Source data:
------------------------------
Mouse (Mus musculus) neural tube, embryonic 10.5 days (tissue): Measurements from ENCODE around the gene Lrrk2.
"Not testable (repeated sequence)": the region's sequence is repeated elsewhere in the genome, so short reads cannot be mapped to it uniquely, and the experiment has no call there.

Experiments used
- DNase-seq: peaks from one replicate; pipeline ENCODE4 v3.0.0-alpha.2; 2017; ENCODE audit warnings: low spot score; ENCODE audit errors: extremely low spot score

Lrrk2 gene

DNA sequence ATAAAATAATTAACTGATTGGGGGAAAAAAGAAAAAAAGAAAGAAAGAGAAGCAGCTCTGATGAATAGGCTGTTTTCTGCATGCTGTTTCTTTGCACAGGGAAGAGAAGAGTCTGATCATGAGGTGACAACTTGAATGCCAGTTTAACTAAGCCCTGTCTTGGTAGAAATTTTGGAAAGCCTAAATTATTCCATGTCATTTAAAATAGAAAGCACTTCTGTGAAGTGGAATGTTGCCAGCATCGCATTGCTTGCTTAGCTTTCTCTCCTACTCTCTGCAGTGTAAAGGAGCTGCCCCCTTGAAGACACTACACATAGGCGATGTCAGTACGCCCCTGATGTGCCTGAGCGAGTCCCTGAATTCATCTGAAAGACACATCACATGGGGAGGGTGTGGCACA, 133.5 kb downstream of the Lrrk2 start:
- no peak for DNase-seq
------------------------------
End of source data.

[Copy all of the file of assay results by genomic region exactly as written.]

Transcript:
Mouse (Mus musculus) neural tube, embryonic 10.5 days (tissue): Measurements from ENCODE around the gene Lrrk2.
"Not testable (repeated sequence)": the region's sequence is repeated elsewhere in the genome, so short reads cannot be mapped to it uniquely, and the experiment has no call there.

Experiments used
- DNase-seq: peaks from one replicate; pipeline ENCODE4 v3.0.0-alpha.2; 2017; ENCODE audit warnings: low spot score; ENCODE audit errors: extremely low spot score

Lrrk2 gene

DNA sequence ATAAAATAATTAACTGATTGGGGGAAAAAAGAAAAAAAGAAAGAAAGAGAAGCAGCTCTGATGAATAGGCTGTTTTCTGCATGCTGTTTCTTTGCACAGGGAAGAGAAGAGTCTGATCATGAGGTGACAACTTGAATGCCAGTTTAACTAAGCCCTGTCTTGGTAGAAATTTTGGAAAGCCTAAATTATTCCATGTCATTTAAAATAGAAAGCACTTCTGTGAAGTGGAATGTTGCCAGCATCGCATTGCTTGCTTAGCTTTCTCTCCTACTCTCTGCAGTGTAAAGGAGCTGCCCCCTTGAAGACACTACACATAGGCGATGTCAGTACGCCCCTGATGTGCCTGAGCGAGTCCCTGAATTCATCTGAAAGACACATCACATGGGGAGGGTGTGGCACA, 133.5 kb downstream of the Lrrk2 start:
- no peak for DNase-seq